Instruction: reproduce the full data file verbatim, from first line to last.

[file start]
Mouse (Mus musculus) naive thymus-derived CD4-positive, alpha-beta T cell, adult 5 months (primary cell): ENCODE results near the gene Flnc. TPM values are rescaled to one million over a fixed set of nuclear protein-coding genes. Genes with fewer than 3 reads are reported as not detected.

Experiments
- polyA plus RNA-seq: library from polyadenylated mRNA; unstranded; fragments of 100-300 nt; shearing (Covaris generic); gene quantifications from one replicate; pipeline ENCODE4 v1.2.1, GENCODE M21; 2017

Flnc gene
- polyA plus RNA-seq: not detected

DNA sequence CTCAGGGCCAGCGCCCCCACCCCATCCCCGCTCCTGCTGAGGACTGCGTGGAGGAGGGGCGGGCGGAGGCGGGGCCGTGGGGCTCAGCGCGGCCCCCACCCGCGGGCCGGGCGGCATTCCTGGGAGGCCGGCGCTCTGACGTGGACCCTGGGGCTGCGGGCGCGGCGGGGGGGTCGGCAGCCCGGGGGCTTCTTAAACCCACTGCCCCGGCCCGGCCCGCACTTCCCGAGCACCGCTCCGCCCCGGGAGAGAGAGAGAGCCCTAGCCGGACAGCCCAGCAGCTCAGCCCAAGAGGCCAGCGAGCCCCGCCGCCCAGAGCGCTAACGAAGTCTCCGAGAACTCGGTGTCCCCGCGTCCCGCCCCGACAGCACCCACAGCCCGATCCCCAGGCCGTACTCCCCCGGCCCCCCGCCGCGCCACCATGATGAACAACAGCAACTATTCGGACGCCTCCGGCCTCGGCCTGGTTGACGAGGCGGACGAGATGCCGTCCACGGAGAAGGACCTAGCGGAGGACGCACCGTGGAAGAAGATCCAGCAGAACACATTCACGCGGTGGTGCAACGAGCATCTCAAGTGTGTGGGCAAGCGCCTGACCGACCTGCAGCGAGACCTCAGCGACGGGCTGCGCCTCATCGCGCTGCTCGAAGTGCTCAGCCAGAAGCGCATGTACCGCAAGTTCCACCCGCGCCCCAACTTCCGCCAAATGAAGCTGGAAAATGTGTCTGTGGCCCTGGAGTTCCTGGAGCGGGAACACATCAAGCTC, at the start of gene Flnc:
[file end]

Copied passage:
Mouse (Mus musculus) naive thymus-derived CD4-positive, alpha-beta T cell, adult 5 months (primary cell): ENCODE results near the gene Flnc. TPM values are rescaled to one million over a fixed set of nuclear protein-coding genes. Genes with fewer than 3 reads are reported as not detected.

Experiments
- polyA plus RNA-seq: library from polyadenylated mRNA; unstranded; fragments of 100-300 nt; shearing (Covaris generic); gene quantifications from one replicate; pipeline ENCODE4 v1.2.1, GENCODE M21; 2017

Flnc gene
- polyA plus RNA-seq: not detected

DNA sequence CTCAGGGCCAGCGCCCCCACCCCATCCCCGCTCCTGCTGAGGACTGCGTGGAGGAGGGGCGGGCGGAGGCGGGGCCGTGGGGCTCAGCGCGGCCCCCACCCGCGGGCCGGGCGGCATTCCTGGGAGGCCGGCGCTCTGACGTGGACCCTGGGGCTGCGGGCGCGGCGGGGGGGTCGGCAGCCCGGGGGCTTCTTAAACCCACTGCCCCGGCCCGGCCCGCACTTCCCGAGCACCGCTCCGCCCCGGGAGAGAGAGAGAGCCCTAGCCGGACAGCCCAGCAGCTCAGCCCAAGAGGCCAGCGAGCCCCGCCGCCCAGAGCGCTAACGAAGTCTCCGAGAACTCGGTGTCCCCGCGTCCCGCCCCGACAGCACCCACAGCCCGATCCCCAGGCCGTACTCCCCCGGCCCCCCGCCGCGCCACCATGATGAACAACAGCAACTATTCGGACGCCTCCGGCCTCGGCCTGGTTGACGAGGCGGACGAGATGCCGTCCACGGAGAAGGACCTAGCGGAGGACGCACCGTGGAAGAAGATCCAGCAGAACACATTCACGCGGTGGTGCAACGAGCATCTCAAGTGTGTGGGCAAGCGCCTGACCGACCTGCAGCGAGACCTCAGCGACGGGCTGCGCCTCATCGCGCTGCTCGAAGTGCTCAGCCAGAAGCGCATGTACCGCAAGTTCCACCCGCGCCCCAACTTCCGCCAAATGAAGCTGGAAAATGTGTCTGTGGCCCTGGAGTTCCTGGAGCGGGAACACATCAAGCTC, at the start of gene Flnc: